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Is it true that the Kenpo Tiger and Crane was taken, with minor modifications, from the Hung Gar ([FONT=&#26032]??[/FONT]) form of the same name? Here is an illustration from Lam Sai Wing ([FONT=&#26032]???[/FONT]) (1861-1942) book entitled Tiger and Crane Fist ([FONT=&#26032]????[/FONT])

hunggartigercranelifturn.jpg


I have often wondered how that set got into the Kenpo system. I presume, since Hung Gar is (and was in the 1960s) quite popular in Hawaii, some Chinese teacher taught it to Mr. Parker or one of Mr. Parkers students and then it got in the Kenpo system. Is that right? Anyone know about what year the Tiger and Crane form was incorporated into the Kenpo system?

If I remember right- and I have not seen the Kenpo Tiger and Crane form since the early 1980s when I used to go to Ed Parkers Long Beach Internationals every year, and Tiger and Crane was a regular in the kata competitions.-but if I am remembering right, the Kenpo Tiger and Crane was done with somewhat higher stances than the Hung Gar version and had been shortened in the sense that sections of the Hung Gar version had been removed (in particular sections from the second half, the back half, of the Hung Gar version had been cut out).

Hung Gar is still quite popular here in Taiwan too—although no Kenpo schools!

Take care,
Brian

Very interesting picture, and the Index Postures are correct too.
 

Carol

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What are the indexes shown Doc?

Or....would that be a book to write?
 
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brianlkennedy

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Of Lum Sai Wings three books, all of which came out in the 1920s, this one on Tiger and Crane is considered the best in terms of details. The illustrations were done from a set of studio photos taken of Lum Sai Wing.

The posture name translates out as Emperor Lifts the Cauldron (Bronze Vessel).

Thanks much for the additional details about how the form found its way into the Kenpo systems. And it is interesting too, to hear about the functions of the index fingers. Much is made of that in traditional hung gar too.

One aspect that I was taught involved the fact that if the index fingers were set correctly (and I am not a kinesiology or biomechanics guru so my explanation maybe a bit lame) then they would cause the muscles in the forearm to arrange themselves in the strongest way possible to serve as a bridge for intercepting the opponents incoming attacks. Hung Gar places a major focus on bridges; i.e. how your arms contact the opponents to strike that perfect balance between strength and sensitivity.

Take care,
Brian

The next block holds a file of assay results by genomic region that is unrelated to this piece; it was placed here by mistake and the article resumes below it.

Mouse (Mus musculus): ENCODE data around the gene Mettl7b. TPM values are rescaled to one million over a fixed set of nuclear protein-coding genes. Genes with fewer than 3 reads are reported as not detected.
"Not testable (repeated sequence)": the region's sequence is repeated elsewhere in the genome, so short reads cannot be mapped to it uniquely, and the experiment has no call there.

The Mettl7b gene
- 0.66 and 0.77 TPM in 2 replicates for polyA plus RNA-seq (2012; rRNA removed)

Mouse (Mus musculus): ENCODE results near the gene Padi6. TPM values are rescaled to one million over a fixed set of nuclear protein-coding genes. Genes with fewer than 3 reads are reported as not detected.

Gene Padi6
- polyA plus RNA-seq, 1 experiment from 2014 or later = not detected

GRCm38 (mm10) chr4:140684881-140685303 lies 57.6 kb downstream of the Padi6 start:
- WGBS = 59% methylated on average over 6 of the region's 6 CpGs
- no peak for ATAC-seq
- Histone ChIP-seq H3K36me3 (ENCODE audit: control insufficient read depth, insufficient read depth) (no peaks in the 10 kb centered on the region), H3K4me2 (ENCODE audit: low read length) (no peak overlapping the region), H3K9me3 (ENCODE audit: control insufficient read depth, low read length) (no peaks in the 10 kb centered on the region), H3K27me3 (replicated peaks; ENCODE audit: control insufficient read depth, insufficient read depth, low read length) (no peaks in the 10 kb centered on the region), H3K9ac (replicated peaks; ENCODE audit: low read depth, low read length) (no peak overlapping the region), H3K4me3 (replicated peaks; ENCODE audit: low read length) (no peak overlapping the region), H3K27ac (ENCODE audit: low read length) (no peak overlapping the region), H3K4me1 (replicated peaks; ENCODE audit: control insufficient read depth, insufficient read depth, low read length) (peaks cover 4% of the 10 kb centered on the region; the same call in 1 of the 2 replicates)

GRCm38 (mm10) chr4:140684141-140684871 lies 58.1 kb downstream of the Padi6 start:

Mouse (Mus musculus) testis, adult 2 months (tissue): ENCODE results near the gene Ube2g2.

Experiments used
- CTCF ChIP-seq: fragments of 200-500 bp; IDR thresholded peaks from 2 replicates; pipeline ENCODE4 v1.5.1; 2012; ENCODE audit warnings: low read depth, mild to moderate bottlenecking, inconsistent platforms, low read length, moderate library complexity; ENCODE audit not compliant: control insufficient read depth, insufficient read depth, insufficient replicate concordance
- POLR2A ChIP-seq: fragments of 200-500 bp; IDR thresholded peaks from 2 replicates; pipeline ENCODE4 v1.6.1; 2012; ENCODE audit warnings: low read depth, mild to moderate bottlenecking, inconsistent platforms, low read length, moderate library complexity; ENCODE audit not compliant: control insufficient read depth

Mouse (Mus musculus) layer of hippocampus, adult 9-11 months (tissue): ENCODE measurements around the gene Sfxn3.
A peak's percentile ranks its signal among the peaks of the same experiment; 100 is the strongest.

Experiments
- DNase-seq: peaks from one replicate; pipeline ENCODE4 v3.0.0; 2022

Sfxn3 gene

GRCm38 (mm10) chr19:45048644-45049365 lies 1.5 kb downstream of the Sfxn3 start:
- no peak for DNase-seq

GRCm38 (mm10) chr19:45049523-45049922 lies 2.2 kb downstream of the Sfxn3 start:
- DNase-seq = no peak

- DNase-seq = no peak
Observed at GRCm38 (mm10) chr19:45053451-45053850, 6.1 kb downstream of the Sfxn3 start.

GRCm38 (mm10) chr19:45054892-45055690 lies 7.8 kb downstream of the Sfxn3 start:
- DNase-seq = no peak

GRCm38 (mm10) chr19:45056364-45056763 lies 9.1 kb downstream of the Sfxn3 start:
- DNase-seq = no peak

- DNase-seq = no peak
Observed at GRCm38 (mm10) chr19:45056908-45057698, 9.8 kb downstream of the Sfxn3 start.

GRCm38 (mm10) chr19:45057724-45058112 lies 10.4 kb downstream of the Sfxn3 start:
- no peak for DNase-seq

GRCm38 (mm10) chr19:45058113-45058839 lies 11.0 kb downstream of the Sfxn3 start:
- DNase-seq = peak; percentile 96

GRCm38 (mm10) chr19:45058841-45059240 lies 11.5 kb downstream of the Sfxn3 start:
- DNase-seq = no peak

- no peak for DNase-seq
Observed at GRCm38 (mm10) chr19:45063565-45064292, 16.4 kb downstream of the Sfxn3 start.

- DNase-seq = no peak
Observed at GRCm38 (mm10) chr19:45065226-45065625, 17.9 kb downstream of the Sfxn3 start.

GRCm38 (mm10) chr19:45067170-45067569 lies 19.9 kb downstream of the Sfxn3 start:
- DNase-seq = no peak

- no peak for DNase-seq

Doc

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Of Lum Sai Wings three books, all of which came out in the 1920s, this one on Tiger and Crane is considered the best in terms of details. The illustrations were done from a set of studio photos taken of Lum Sai Wing.

The posture name translates out as Emperor Lifts the Cauldron (Bronze Vessel).

Thanks much for the additional details about how the form found its way into the Kenpo systems. And it is interesting too, to hear about the functions of the index fingers. Much is made of that in traditional hung gar too.

One aspect that I was taught involved the fact that if the index fingers were set correctly (and I am not a kinesiology or biomechanics guru so my explanation maybe a bit lame) then they would cause the muscles in the forearm to arrange themselves in the strongest way possible to serve as a bridge for intercepting the opponents incoming attacks. Hung Gar places a major focus on bridges; i.e. how your arms contact the opponents to strike that perfect balance between strength and sensitivity.

Take care,
Brian
Absolutely correct sir, and even more applications than that. Much, much more. In person a plethora of applications may be demonstrated within context. There is so much more than the simple motion theme, as any biomechanist will tell you. Moving is not enough, it is how you move. :)
 

Flying Crane

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Pretty good Mike. You're correct. It is a variation, upon a variation, that went through several changes even in Kenpo. With bits and pieces coming out of Lau Bun' Hung Gar, some from Ark Wong, along with Parker options. Brought into the system around 63/64, like today, no two schools did it the same way for obvious reasons. This was well after Kwai Sun's influence.